Administrative history[edit]

Llanrwst was an ancient parish in the historic county of Denbighshire.[25] When elected parish and district councils were established in 1894 it was given a parish council and included in the Llanrwst Rural District. In 1897 part of the parish was converted into an urban district.[26] Llanrwst Urban District was abolished in 1974 and its area became a community instead. District-level functions passed to Aberconwy Borough Council, which was in turn replaced in 1996 by Conwy County Borough Council.[27][28]


In the 2011 census the town population was put at 3,323,[1] 61 per cent being Welsh speakers.[29] At one time Llanrwst was the Wales's eighth largest town, with a higher population than Cardiff.[31][32] The change in the town population in the 19th and 20th centuries appears in the chart below.

Llanrwst population graph 1801–2001
Llanrwst population graph 1801–2001


Llanrwst has two railway stations, Llanrwst and North Llanrwst, on the Conwy Valley Line, which terminated here before being extended to Betws-y-Coed in 1867 and Blaenau Ffestiniog in 1879. It was originally envisaged that the railway would pass closer to the river, on the site of today's Central Garage. The Victoria Hotel was built opposite the bridge in anticipation of this. Had the line been built on the west bank of the River Conwy, as originally planned, to serve the inland port of Trefriw across the river from Llanrwst, it is unlikely that Llanrwst would have gained its present status.


Ysgol Dyffryn Conwy, previously Llanrwst Grammar School, is a bilingual secondary school with about 790 pupils. According to the latest inspection report by Estyn, it has a GCSE pass rate of 71 per cent (based on five GCSEs, grades A–C), putting the school in equal 24th place, just outside the top 10 per cent of secondary schools in Wales. It is also the second best-performing secondary school in Conwy, behind Eirias High School in Colwyn Bay.

There is a Christian-based youth club in Seion Chapel called Clwb Cyfeillion.


Llanrwst hosts Llanrwst United FC, with two senior teams. The first plays in the Welsh Alliance League and the reserves in Clwyd League Division 2. The club has a junior section of eight teams, playing in the Aberconwy and Colwyn League. Llanrwst Cricket Club plays in the North Wales Premier Cricket League. Since 2012, there has been an annual half marathon round the town.[33]

Notable people[edit]

In birth order:

See also[edit]


  1. ^ a b "Area: Llanrwst (Parish), Key Figures for 2011 Census: Key Statistics". Neighbourhood Statistics. Office for National Statistics. Retrieved 15 May 2014.
  2. ^ "Cyngor Llanrwst". Retrieved 3 May 2023.
  3. ^ "snowdoniaantiques.co.uk - Snowdonia Antiques. North Wales Fine Antique Furniture and Clock Specialists". snowdoniaantiques.co.uk.
  4. ^ Snowdonia National Park Authority. "Location Map". Archived from the original on 23 October 2014.
  5. ^ "History of Llanrwst: Saint Grwst the Confessor". Retrieved 18 April 2015.
  6. ^ "History of Llanrwst: Foundation of the Modern Church". Retrieved 3 May 2023.
  7. ^ Lewis, Samuel (1840). A Topographical Dictionary of Wales Vol 1. London: S Lewis. ISBN 9780598739971.
  8. ^ "Llanrwst is the principal mart for this article, and is attended by the English buyers: the price obtained for the wool at this fair is usually the standard for the year."[7]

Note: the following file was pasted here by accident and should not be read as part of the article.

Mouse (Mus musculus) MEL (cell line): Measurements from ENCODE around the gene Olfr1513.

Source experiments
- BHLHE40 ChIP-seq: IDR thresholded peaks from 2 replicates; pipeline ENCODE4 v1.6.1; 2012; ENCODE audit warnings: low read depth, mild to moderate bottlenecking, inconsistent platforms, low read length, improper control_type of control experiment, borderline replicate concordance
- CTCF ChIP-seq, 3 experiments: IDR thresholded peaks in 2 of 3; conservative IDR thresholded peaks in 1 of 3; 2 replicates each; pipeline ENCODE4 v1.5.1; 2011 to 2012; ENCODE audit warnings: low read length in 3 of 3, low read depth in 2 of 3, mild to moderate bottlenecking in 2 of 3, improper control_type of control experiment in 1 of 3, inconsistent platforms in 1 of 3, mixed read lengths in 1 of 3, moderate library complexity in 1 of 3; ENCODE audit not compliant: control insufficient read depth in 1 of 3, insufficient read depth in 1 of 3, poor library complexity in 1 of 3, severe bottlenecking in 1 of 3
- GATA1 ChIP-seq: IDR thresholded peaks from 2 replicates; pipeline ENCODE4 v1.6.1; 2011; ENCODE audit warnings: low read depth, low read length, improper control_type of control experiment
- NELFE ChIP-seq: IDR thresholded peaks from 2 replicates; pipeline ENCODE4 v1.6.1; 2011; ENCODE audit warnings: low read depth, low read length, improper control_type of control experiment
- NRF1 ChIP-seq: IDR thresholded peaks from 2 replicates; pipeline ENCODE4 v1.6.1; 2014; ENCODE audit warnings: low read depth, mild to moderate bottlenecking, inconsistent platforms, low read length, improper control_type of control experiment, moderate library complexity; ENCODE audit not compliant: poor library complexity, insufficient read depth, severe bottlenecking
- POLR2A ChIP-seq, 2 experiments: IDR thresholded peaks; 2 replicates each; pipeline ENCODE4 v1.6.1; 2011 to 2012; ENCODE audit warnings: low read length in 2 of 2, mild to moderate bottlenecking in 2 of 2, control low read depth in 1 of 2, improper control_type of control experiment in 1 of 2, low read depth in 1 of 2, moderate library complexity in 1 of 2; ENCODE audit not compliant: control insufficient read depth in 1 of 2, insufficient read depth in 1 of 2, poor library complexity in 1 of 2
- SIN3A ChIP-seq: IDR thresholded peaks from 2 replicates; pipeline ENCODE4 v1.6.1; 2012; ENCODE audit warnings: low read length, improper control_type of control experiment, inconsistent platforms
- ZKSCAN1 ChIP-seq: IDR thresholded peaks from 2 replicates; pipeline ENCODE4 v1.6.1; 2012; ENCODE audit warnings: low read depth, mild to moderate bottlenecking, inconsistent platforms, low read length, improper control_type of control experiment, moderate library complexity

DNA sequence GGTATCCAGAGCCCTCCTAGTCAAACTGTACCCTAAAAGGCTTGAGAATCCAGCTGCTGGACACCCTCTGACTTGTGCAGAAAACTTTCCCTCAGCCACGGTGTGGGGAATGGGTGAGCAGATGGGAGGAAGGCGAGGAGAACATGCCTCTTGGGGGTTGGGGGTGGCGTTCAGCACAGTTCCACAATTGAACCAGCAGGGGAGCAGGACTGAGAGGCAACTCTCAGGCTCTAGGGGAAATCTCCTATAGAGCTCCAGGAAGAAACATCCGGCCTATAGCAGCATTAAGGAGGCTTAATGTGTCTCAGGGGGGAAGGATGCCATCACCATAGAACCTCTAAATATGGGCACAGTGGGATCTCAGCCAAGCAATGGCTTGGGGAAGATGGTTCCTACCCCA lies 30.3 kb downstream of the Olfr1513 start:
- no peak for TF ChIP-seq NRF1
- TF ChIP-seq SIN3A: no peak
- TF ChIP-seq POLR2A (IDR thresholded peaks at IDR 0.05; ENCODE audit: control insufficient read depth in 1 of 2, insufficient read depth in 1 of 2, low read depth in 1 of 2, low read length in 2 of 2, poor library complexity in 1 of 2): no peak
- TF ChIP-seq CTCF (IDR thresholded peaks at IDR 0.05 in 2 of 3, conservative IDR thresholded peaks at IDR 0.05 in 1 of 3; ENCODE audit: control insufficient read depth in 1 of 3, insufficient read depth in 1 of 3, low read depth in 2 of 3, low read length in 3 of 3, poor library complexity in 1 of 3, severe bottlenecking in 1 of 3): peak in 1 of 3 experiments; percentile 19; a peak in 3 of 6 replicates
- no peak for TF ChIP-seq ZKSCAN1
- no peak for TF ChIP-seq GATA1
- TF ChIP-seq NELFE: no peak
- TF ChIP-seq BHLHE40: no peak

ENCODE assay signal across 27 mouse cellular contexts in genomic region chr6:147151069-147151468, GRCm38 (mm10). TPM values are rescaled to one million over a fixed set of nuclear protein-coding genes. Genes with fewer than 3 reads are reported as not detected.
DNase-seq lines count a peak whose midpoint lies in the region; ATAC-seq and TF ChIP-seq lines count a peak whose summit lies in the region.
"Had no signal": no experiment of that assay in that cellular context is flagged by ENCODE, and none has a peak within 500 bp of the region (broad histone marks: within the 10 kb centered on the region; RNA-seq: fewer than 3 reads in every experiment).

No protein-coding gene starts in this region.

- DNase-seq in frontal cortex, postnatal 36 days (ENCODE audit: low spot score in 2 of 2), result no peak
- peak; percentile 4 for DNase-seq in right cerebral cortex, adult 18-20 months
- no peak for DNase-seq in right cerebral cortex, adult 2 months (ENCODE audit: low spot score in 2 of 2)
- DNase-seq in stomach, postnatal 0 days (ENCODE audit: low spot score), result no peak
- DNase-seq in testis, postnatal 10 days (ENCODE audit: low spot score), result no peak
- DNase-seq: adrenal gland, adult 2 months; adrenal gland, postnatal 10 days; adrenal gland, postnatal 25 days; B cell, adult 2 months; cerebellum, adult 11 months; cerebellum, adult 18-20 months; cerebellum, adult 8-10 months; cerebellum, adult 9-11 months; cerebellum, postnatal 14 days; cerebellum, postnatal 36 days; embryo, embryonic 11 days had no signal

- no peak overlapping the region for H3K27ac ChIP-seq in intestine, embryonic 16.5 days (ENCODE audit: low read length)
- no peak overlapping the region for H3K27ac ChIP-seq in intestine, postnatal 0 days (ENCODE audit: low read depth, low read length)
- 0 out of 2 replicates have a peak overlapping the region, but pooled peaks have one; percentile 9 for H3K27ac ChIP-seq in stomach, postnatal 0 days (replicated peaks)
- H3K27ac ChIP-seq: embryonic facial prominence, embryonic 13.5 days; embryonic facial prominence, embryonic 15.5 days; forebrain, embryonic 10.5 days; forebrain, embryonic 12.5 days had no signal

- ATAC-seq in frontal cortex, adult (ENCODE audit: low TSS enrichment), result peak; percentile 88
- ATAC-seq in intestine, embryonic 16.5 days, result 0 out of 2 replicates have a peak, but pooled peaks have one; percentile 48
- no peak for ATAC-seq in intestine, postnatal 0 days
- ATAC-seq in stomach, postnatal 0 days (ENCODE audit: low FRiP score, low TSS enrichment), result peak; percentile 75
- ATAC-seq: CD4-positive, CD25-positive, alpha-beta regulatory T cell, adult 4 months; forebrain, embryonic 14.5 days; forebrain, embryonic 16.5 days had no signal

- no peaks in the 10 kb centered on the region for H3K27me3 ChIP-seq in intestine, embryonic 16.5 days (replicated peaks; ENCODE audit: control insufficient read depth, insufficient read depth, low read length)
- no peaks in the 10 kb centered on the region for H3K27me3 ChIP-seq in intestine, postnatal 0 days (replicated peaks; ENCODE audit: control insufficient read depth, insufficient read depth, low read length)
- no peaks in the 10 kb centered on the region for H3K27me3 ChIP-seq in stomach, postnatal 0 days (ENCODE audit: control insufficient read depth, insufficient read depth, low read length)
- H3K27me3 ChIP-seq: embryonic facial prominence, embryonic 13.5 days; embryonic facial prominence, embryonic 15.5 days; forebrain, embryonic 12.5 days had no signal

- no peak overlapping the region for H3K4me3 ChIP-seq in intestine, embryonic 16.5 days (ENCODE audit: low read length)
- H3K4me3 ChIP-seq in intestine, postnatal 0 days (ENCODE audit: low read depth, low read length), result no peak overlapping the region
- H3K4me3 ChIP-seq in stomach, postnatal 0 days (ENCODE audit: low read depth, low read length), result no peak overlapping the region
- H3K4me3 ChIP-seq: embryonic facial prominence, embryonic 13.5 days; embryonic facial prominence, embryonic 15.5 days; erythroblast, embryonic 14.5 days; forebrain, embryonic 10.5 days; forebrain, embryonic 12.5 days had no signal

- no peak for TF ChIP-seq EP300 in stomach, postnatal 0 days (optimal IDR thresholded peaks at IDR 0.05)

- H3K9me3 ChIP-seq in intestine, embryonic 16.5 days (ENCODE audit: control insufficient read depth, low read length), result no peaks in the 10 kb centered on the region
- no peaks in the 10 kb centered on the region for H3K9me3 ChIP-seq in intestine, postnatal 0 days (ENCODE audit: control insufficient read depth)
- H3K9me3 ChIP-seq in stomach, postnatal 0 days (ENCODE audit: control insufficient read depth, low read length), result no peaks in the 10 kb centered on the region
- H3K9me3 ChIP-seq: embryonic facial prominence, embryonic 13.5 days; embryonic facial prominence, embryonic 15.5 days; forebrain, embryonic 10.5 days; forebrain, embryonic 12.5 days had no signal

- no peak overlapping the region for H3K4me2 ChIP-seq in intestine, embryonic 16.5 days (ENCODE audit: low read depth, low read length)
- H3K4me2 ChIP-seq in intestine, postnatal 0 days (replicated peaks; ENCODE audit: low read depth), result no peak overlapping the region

9. ^ "BBC – Gogledd Orllewin – hanes". Retrieved 3 May 2023.
  10. ^ a b "Llanrwst Almshouse Museum rent rise blamed for closure". BBC News. 27 October 2011. Retrieved 18 April 2015.
  11. ^ a b Talk of the town BBC News, 28 April 2006.
  12. ^ "Celebrations as town council re-open Llanrwst Almshouses Museum". Daily Post. 28 February 2013.
  13. ^ "Llanrwst Almshouses re-opens and is taken on by village council". Daily Post. 11 July 2013. Retrieved 18 April 2015.
  14. ^ Cadw. "Pont Fawr (Grade I) (16951)". National Historic Assets of Wales. Retrieved 14 July 2019.
  15. ^ "Tu Hwnt Ir Bont Tearooms - Llanrwst Conwy North Wales". www.tuhwntirbont.co.uk.
  16. ^ "Tu Hwnt ir Bont in Wales". Wales Directory.
  17. ^ "Llanrwst" (PDF). Conservation Area Appraisal – Conwy County Borough Council. Conwy County Borough Council. Archived from the original (PDF) on 18 April 2015.
  18. ^ Cadw. "Plas Madoc (PGW(Gd)2(CON))". National Historic Assets of Wales. Retrieved 6 February 2023.
  19. ^ Breverton, Terry (2012). Owain Glyndwr: The Story of the Last Prince of Wales. Amberley Publishing Limited. ISBN 978-1445608761.
  20. ^ "Chapter II. Agenda" (PDF). un.org. Retrieved 3 May 2023.
  21. ^ "National Eisteddfod". National Eisteddfod. Retrieved 15 March 2018.
  22. ^ "Gwynedd Council Election Results 1995-2012" (PDF). The Elections Centre (Plymouth University). Retrieved 23 April 2019.
  23. ^ "Ward Map". Llanrwst Town Council. 2021. Retrieved 28 February 2022.
  24. ^ "Llanrwst Town Council, Llanrwst.net. Retrieved 23 March 2018". Archived from the original on 22 February 2014. Retrieved 23 March 2018.
  25. ^ "Llanrwst Ancient Parish / Civil Parish". A Vision of Britain through Time. GB Historical GIS / University of Portsmouth. Retrieved 18 January 2024.
  26. ^ Annual Report of the Local Government Board. 1898. p. 287. Retrieved 18 January 2024.
  27. ^ Local Government Act 1972
  28. ^ Local Government (Wales) Act 1994
  29. ^ "Archived copy" (PDF). Archived from the original (PDF) on 5 March 2014. Retrieved 5 March 2014.{{cite web}}: CS1 maint: archived copy as title (link)
  30. ^ "Cardiff Glamorgan". Vision of Britain.
  31. ^ "In 1801 the pop. [of Cardiff] was only 1018; in 1841 it was 10,077..."[30]
  32. ^ "Llanrwst CP/AP". Vision of Britain.
  33. ^ "Snowdonia Half Marathon – Run Wales". www.runwales.com.

External links[edit]